Winning In The Water Game.
In the economics of rainwater, bigger is better. This is for two reasons. One is that due to the water companies tiered rate system, the more water that is used on a property, the more it costs. This is what spikes your water bill to such extreme amounts. In fact, the whole water rate system is designed so that the larger property owner bears the brunt of the burden. This is because they want to keep their prices low for the less expensive properties. The second reason is that Cal-Am gave the businesses a sweet heart deal as soon as water became a problem. That leaves you to pay the lion's share. And it's going to be significant. Dam removal, desal, water reclamation, all the new piping going in around town, and the massive, massive legal fees, all have to be paid for, and since Cal-Am is guaranteed a profit these very expensive projects will be paid for, mostly by you. A rainwater catchment system can specifically target these extreme higher tiers that are so expensive. When you consider the future costs of water, a well-designed rainwater could save you $50,000 to $100,000 over the life of the system. A rainwater collection can make your home easier to sell, as the buyer sees a solution to one of their largest concerns.
THE MORE THAT WATER COSTS, THE QUICKER YOUR SYSTEM IS PAID OFF. So the more our water rates increase, the more valuable your rainwater system becomes, the better your ROI.
So a large property with a $1000 dollar water bill, would see enough savings to pay their system off in as little as 4 to 5 years. Leaving them with 30 or 40 years of free water. The price of the water will continue to rise drastically. So a system installed now could pay for itself 10 to 15 times over and save you $100, 000 over the life of the system. ROI 1100% to 1500%.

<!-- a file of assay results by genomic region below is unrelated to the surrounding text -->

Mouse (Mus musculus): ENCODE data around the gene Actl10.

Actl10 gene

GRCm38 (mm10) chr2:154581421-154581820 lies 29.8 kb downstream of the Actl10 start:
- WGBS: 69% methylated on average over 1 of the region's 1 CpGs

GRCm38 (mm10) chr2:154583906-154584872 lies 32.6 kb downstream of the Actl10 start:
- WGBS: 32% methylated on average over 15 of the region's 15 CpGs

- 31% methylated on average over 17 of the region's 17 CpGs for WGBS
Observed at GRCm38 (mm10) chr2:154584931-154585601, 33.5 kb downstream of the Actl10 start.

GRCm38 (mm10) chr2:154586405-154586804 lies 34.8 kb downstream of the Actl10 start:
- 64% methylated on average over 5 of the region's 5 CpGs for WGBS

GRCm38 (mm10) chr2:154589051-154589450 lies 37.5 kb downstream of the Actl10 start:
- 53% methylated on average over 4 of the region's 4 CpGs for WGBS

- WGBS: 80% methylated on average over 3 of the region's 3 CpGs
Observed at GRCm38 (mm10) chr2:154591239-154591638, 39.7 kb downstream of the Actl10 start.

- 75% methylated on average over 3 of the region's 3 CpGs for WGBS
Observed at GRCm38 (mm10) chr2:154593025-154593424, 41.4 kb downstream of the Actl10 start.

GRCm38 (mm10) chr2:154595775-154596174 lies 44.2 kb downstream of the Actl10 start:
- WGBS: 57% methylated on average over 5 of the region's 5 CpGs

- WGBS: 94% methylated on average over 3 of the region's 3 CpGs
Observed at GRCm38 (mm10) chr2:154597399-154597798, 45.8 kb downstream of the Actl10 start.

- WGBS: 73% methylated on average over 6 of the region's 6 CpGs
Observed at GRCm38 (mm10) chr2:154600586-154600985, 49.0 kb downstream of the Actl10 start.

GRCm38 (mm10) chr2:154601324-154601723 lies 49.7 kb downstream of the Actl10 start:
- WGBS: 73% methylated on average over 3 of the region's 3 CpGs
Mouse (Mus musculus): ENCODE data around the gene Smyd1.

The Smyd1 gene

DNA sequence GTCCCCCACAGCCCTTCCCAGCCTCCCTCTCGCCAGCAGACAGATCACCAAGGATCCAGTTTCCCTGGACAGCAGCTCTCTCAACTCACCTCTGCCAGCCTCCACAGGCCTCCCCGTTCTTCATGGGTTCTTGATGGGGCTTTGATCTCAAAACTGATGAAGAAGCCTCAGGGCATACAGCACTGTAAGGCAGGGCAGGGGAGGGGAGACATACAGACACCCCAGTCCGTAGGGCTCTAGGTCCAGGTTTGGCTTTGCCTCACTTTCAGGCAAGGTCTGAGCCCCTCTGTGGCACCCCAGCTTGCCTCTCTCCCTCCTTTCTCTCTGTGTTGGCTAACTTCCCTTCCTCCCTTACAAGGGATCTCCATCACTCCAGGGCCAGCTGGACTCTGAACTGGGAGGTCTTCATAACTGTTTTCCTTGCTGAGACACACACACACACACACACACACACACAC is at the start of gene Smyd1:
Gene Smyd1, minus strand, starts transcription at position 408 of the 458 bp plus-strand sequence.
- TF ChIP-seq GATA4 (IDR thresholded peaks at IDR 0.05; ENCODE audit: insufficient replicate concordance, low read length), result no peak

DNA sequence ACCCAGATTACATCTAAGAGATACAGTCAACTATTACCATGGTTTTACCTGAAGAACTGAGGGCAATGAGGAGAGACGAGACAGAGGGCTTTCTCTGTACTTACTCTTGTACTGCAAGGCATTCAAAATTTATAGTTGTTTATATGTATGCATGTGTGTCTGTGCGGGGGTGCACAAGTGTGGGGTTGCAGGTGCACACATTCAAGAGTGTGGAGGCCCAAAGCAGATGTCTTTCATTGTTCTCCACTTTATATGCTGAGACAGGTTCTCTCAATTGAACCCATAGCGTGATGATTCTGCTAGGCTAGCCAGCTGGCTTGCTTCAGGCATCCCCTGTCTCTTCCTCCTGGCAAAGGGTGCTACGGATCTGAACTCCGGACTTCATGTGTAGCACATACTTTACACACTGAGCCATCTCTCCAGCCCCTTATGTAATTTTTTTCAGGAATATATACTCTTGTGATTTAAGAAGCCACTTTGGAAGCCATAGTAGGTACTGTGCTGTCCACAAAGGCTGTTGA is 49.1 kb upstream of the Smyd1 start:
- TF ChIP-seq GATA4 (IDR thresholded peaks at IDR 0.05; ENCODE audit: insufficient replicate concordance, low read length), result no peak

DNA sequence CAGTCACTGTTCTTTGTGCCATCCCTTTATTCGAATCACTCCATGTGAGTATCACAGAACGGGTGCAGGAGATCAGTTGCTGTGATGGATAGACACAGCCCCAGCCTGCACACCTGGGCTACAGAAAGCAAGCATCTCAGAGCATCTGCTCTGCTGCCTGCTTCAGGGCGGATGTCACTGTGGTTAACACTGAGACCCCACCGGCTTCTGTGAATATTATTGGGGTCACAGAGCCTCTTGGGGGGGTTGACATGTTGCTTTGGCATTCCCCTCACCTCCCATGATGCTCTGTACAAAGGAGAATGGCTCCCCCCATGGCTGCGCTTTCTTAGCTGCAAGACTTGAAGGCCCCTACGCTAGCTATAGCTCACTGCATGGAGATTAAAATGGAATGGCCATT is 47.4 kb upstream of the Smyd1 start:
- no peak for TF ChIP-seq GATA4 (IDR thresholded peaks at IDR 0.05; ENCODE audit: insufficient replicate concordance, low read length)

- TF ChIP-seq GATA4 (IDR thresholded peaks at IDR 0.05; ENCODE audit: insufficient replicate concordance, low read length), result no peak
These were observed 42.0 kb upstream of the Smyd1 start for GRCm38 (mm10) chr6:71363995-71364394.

A homeowner looking at an $800 water bill, would see a return that would pay for the system in 5 to 6 years, again Leaving them with 30 or 40 years of free water, and so on. ROI 800%
So the average homeowner looking at a current water bill of $200 might have to wait 8 or 9 years for a 100% return on they're investment, 500%
Rainwater Collection Calculator
The ROI (Return On Investment) of a rainwater catchment system seems like it should be a simple equation. Amount of TIME till VALUE equals COST. The trouble is that the input numbers are largely unknowns. A well-built system is designed very specifically for each property. So a rational system (anything over 2000 gallons) can rarely be a simple $1500 gutter to tank hook up. Much more often whats needed is a $4000 to $7000, five thousand gallon system that involves a sophisticated pump.
The real problem these numbers are with VALUE side of the equation. The amount of water produced by a system in a given year can vary greatly. It was a very pleasant surprise to learn that during our dryer, drought years, the amount of water collected by a system can double and sometimes tripled.
This VALUE number varies not only with how much rain we get, but when it comes, and how dry it is, in between storms.(explanation below). The other extreme variable of this VALUE part of the equation is the cost of buying water. This is where it gets really crazy. Desal should be 7 to 9 cents a gallon. But it's not going to be. Every step of the process is going to be contested legally, and a very large portion of the legal fees will be paid by the customers(you) one way or another. So the third number in the equation can come from you. How much faith do you have in this whole water mess being straightened out? How confident are you that, when all is said and done, We have a reasonably priced a reasonable water source. Just to be clear and honest, if some miracle doesn't solve all our water problems for free, you can expect to have very, very high water bills. The highest in the country, If you want to mitigate the highest most unreasonable parts of your water bill, then you need to invest in a solution. Luckily there are rebates, for now, which makes for a sound investment to solve one of your largest problems, water supply.
So that's your ROI equation a big variable compared to a couple big unknowns.
Garbage In Garbage Out. The way I see it is like this. Right now, even at today's water prices, a rainwater collection will pay for itself. When you factor in the water rates doubling or tripling it becomes a very good idea, right now.
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